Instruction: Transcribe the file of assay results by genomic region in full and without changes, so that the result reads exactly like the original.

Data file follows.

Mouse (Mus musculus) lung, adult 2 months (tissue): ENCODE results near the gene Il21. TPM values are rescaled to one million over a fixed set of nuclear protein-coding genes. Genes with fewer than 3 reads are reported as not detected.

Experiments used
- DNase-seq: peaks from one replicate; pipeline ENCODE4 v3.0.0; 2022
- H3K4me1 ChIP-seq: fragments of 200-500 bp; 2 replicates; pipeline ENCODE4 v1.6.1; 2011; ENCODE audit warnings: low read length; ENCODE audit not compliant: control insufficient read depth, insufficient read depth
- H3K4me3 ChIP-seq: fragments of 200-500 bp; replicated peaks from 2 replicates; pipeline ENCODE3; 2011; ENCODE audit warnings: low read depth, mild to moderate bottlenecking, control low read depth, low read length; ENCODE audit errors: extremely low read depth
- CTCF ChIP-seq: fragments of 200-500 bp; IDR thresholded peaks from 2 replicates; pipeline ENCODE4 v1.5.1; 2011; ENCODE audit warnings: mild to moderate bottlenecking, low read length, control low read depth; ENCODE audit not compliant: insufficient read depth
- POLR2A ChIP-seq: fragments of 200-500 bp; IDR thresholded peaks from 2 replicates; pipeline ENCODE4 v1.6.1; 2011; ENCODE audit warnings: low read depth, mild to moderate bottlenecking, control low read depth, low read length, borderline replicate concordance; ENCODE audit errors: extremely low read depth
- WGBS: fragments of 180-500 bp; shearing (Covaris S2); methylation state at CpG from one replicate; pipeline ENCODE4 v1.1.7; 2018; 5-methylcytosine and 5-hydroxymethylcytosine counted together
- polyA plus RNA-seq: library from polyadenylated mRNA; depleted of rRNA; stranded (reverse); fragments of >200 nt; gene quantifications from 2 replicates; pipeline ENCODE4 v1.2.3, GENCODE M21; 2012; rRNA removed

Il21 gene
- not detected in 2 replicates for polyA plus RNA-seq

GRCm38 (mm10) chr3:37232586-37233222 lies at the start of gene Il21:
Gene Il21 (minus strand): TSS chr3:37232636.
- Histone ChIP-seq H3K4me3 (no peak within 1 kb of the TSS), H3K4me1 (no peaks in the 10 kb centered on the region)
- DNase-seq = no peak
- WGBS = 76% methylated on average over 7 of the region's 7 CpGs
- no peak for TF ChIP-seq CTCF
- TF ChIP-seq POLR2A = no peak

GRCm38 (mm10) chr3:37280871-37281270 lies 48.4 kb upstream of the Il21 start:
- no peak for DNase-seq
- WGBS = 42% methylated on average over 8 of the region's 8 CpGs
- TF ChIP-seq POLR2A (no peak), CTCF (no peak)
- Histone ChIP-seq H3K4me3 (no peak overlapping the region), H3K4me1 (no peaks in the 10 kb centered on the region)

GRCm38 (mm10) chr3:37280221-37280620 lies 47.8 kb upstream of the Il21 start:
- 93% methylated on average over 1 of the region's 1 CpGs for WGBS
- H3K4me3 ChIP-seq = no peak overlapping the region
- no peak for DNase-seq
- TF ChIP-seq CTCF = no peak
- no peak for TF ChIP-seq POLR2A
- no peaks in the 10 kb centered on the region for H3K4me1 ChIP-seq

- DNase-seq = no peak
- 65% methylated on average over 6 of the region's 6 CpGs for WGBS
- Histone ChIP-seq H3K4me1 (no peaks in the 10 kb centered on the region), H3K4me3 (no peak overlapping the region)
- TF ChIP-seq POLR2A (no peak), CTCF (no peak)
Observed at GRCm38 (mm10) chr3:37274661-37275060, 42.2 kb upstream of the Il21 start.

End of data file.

Mouse (Mus musculus) lung, adult 2 months (tissue): ENCODE results near the gene Il21. TPM values are rescaled to one million over a fixed set of nuclear protein-coding genes. Genes with fewer than 3 reads are reported as not detected.

Experiments used
- DNase-seq: peaks from one replicate; pipeline ENCODE4 v3.0.0; 2022
- H3K4me1 ChIP-seq: fragments of 200-500 bp; 2 replicates; pipeline ENCODE4 v1.6.1; 2011; ENCODE audit warnings: low read length; ENCODE audit not compliant: control insufficient read depth, insufficient read depth
- H3K4me3 ChIP-seq: fragments of 200-500 bp; replicated peaks from 2 replicates; pipeline ENCODE3; 2011; ENCODE audit warnings: low read depth, mild to moderate bottlenecking, control low read depth, low read length; ENCODE audit errors: extremely low read depth
- CTCF ChIP-seq: fragments of 200-500 bp; IDR thresholded peaks from 2 replicates; pipeline ENCODE4 v1.5.1; 2011; ENCODE audit warnings: mild to moderate bottlenecking, low read length, control low read depth; ENCODE audit not compliant: insufficient read depth
- POLR2A ChIP-seq: fragments of 200-500 bp; IDR thresholded peaks from 2 replicates; pipeline ENCODE4 v1.6.1; 2011; ENCODE audit warnings: low read depth, mild to moderate bottlenecking, control low read depth, low read length, borderline replicate concordance; ENCODE audit errors: extremely low read depth
- WGBS: fragments of 180-500 bp; shearing (Covaris S2); methylation state at CpG from one replicate; pipeline ENCODE4 v1.1.7; 2018; 5-methylcytosine and 5-hydroxymethylcytosine counted together
- polyA plus RNA-seq: library from polyadenylated mRNA; depleted of rRNA; stranded (reverse); fragments of >200 nt; gene quantifications from 2 replicates; pipeline ENCODE4 v1.2.3, GENCODE M21; 2012; rRNA removed

Il21 gene
- not detected in 2 replicates for polyA plus RNA-seq

GRCm38 (mm10) chr3:37232586-37233222 lies at the start of gene Il21:
Gene Il21 (minus strand): TSS chr3:37232636.
- Histone ChIP-seq H3K4me3 (no peak within 1 kb of the TSS), H3K4me1 (no peaks in the 10 kb centered on the region)
- DNase-seq = no peak
- WGBS = 76% methylated on average over 7 of the region's 7 CpGs
- no peak for TF ChIP-seq CTCF
- TF ChIP-seq POLR2A = no peak

GRCm38 (mm10) chr3:37280871-37281270 lies 48.4 kb upstream of the Il21 start:
- no peak for DNase-seq
- WGBS = 42% methylated on average over 8 of the region's 8 CpGs
- TF ChIP-seq POLR2A (no peak), CTCF (no peak)
- Histone ChIP-seq H3K4me3 (no peak overlapping the region), H3K4me1 (no peaks in the 10 kb centered on the region)

GRCm38 (mm10) chr3:37280221-37280620 lies 47.8 kb upstream of the Il21 start:
- 93% methylated on average over 1 of the region's 1 CpGs for WGBS
- H3K4me3 ChIP-seq = no peak overlapping the region
- no peak for DNase-seq
- TF ChIP-seq CTCF = no peak
- no peak for TF ChIP-seq POLR2A
- no peaks in the 10 kb centered on the region for H3K4me1 ChIP-seq

- DNase-seq = no peak
- 65% methylated on average over 6 of the region's 6 CpGs for WGBS
- Histone ChIP-seq H3K4me1 (no peaks in the 10 kb centered on the region), H3K4me3 (no peak overlapping the region)
- TF ChIP-seq POLR2A (no peak), CTCF (no peak)
Observed at GRCm38 (mm10) chr3:37274661-37275060, 42.2 kb upstream of the Il21 start.